What Is a Pentaquark and Why Are Physicists so Excited About It?

For fifty years scientists have thought they existed, and now they finally have proof

An artist's rendering of what a pentaquark structure might look like. CERN

This week researchers at CERN’s Large Hadron Collider (LHC) in Switzerland announced evidence of a new type of particle called a pentaquark, Ian Sample reports for The Guardian.

Quarks are tiny particles that bind together to form different types of larger particles you might be more familiar with. Three quarks make a proton, for example. And, when five quarks combine, that’s called a pentaquark. This might not seem all that exciting, but for physicists it is. 

“The pentaquark is not just any new particle,” Guy Wilkinson, a physicist and spokesperson for the LHC experiment, said in a statement. “Studying its properties may allow us to understand better how ordinary matter, the protons and neutrons from which we’re all made, is constituted.”

Quarks come in six “flavors”: up, down, top, bottom, strange and charm. Anti-quarks also come the same six flavors. A pentaquark seems to consist of two up quarks, one down quark, a charm quark and an anti-charm quark.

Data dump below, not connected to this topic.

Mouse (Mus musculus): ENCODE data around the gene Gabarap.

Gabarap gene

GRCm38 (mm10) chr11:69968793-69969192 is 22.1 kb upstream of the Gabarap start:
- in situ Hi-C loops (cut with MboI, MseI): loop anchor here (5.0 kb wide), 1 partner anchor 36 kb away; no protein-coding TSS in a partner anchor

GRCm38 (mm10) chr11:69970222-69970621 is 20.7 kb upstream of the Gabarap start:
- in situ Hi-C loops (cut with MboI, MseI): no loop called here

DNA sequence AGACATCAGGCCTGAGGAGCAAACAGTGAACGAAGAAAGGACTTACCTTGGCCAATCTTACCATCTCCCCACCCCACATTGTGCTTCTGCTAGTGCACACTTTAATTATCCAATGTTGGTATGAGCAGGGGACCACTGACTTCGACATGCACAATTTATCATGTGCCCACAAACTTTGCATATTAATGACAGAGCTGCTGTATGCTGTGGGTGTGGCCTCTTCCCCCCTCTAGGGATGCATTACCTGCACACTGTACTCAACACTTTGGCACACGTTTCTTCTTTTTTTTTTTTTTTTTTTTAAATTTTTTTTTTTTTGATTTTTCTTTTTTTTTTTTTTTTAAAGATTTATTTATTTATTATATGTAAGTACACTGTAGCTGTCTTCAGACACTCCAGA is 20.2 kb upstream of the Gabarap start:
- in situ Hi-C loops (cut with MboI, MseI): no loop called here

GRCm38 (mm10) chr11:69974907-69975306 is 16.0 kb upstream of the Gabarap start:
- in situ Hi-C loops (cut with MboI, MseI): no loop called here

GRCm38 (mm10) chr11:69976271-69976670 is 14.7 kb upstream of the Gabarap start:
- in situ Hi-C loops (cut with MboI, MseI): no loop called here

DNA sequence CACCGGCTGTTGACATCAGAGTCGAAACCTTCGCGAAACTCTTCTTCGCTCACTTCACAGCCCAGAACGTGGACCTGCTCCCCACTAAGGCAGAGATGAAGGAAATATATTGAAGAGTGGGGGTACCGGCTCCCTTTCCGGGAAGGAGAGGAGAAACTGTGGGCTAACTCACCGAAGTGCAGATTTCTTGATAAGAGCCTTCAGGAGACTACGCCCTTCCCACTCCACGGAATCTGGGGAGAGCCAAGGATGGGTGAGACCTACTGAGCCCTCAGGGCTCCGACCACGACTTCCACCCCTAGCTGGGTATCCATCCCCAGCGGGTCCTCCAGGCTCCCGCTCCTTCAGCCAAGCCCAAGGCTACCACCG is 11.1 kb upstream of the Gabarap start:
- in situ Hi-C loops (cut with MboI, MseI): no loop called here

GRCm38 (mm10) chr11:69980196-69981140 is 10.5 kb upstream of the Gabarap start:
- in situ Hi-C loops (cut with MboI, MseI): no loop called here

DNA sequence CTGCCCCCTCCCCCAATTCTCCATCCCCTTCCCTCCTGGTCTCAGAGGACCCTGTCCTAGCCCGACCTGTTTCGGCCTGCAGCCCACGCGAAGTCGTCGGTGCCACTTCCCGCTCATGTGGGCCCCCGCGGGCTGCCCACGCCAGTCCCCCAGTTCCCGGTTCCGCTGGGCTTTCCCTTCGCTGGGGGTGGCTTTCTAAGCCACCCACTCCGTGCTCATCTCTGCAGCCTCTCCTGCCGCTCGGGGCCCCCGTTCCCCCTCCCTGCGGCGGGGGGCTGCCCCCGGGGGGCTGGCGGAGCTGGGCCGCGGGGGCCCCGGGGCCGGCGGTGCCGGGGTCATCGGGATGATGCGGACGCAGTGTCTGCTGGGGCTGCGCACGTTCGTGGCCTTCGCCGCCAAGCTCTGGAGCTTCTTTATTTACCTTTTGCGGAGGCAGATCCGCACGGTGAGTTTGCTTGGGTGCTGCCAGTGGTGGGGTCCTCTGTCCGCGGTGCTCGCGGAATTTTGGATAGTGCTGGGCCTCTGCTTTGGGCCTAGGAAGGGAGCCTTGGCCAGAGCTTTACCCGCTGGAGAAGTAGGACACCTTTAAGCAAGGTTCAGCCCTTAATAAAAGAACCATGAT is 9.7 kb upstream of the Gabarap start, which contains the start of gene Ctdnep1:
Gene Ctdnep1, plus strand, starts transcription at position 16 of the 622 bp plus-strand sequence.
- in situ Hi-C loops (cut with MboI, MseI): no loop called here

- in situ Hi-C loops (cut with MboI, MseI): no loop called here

The discovery confirms 50 years scientists’ suspicions that more exotic particles might exist, Tia Ghose explains for Live Science:

In 1964, physicist Murray Gell-Mann proposed that a group of particles known as baryons, which include protons and neutrons, are actually made up of three even tinier charged subatomic particles known as quarks. Meanwhile, the theory went, another group of particles called mesons were composed of quarks and their antimatter partners, antiquarks.

Gell-Mann’s theory implied that even more complex quark structures could form larger particles, Ghose explains. If a trio of quarks make a proton, then what could five or six or seven quarks form? There were earlier hints at evidence of a pentaquark, but nothing conclusive.

The LHC researchers were studying how baryons (another particle made of three quarks) break down, but during the particle decay the quarks were forming intermediate structures. Based on the signal patterns they received, these intermediate structures had to be pentaquarks, the researchers report in the journal Physical Review Letters.

So far, physicists have only observed this one type of pentaquark in the LHC data, but there could be many other varieties.

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